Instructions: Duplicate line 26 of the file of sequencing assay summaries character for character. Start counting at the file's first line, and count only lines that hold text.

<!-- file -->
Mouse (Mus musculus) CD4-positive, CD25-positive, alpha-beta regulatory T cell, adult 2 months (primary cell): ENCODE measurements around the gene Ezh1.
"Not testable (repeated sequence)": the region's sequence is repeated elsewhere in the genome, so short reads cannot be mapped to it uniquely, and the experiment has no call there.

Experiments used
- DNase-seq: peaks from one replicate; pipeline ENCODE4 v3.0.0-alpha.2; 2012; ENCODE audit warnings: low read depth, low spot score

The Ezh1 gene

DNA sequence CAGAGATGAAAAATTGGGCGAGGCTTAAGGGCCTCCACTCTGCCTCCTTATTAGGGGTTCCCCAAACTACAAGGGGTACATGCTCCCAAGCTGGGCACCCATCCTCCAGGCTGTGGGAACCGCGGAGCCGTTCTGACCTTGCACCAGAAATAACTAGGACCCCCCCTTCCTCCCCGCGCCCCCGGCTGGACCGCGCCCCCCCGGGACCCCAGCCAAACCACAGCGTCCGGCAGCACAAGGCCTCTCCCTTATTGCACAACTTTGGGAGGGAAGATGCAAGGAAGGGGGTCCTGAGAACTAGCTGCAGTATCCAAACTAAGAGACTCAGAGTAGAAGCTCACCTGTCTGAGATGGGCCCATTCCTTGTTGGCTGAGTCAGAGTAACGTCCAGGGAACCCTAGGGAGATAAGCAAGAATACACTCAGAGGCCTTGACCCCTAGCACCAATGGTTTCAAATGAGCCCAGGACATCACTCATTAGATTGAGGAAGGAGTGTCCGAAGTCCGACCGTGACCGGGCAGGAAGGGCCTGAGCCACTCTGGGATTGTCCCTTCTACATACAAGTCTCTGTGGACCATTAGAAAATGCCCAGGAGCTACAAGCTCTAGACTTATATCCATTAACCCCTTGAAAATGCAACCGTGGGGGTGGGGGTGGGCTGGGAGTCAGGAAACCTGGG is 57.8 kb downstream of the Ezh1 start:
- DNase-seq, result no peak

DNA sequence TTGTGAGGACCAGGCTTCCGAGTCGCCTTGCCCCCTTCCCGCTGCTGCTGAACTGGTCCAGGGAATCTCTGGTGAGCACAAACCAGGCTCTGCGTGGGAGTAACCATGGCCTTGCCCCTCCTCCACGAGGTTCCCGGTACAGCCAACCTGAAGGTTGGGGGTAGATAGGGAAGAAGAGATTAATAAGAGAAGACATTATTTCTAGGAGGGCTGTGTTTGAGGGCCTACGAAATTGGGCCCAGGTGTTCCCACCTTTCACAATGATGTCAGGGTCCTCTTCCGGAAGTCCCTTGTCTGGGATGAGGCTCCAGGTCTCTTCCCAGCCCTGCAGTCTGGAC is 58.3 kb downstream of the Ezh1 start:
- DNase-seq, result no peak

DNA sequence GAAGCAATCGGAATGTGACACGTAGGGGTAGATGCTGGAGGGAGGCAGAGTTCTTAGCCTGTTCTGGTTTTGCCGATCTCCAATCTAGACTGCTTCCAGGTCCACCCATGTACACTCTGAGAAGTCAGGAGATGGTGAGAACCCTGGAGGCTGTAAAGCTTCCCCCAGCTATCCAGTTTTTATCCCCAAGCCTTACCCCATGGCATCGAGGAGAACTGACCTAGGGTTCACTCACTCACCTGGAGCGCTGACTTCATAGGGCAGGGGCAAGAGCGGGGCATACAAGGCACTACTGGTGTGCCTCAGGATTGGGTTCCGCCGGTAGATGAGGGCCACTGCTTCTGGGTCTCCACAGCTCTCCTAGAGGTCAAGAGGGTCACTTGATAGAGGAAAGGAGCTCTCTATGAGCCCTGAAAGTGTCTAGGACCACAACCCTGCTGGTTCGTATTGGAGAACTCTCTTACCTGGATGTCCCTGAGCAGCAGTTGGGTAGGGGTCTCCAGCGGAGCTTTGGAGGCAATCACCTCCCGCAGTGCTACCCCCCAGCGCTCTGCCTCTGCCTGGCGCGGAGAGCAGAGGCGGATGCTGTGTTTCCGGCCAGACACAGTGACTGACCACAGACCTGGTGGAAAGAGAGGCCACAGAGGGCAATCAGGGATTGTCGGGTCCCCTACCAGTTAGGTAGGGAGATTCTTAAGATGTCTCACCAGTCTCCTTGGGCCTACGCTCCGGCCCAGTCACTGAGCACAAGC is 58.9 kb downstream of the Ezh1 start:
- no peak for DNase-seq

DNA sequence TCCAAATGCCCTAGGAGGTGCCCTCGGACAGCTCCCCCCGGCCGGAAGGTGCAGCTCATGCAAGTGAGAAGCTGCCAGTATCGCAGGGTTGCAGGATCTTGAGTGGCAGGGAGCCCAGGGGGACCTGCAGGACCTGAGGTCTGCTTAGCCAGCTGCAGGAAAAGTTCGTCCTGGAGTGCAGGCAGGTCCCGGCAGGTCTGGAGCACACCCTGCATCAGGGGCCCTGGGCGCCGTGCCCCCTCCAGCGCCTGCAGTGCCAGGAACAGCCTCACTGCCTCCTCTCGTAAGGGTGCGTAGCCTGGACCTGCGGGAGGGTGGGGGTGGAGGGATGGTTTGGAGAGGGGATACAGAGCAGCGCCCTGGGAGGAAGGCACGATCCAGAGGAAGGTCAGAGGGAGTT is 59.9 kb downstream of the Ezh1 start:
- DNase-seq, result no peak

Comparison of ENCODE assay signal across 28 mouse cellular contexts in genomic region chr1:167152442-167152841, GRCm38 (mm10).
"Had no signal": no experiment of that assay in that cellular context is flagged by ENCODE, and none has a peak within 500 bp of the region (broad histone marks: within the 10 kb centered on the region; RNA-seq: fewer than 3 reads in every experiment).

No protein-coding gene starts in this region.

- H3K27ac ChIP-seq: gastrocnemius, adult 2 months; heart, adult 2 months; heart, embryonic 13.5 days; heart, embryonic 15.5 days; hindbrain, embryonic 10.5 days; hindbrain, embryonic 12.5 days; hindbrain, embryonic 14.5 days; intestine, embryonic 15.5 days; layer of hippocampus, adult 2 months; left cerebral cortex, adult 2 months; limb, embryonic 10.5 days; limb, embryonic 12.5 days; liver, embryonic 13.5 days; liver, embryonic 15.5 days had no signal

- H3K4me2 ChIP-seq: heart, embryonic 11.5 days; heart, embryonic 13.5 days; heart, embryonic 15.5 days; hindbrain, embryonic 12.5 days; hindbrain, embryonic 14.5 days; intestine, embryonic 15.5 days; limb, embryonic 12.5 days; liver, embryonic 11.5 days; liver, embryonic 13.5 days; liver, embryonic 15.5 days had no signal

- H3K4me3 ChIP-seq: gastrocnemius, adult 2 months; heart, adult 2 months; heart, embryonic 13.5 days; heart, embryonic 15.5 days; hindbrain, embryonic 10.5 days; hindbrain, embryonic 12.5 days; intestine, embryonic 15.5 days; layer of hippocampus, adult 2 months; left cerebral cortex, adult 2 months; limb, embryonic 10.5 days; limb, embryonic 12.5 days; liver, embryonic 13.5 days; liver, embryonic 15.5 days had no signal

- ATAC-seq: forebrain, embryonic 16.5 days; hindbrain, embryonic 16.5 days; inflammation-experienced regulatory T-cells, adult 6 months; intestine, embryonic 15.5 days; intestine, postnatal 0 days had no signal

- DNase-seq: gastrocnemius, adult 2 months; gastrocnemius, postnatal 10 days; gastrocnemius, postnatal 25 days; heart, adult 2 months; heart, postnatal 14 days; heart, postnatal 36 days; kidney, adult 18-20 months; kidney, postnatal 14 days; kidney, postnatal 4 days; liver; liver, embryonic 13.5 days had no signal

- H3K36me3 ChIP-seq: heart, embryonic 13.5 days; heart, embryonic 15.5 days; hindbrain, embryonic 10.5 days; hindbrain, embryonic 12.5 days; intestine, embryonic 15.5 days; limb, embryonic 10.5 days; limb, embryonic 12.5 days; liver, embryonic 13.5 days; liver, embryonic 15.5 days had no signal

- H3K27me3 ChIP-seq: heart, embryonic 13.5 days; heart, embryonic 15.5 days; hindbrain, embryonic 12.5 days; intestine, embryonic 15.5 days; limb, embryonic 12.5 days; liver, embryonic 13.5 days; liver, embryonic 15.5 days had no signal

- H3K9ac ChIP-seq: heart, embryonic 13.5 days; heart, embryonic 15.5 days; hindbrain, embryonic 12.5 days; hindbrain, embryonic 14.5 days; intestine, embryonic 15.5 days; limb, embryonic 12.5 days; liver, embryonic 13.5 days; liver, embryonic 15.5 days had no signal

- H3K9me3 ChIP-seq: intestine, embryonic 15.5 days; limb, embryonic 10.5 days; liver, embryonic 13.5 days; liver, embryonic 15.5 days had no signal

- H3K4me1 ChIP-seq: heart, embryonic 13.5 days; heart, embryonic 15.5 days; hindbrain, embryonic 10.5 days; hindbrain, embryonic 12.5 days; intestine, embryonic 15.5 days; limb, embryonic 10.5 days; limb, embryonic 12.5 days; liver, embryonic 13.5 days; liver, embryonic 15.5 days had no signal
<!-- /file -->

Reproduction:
- H3K4me1 ChIP-seq: heart, embryonic 13.5 days; heart, embryonic 15.5 days; hindbrain, embryonic 10.5 days; hindbrain, embryonic 12.5 days; intestine, embryonic 15.5 days; limb, embryonic 10.5 days; limb, embryonic 12.5 days; liver, embryonic 13.5 days; liver, embryonic 15.5 days had no signal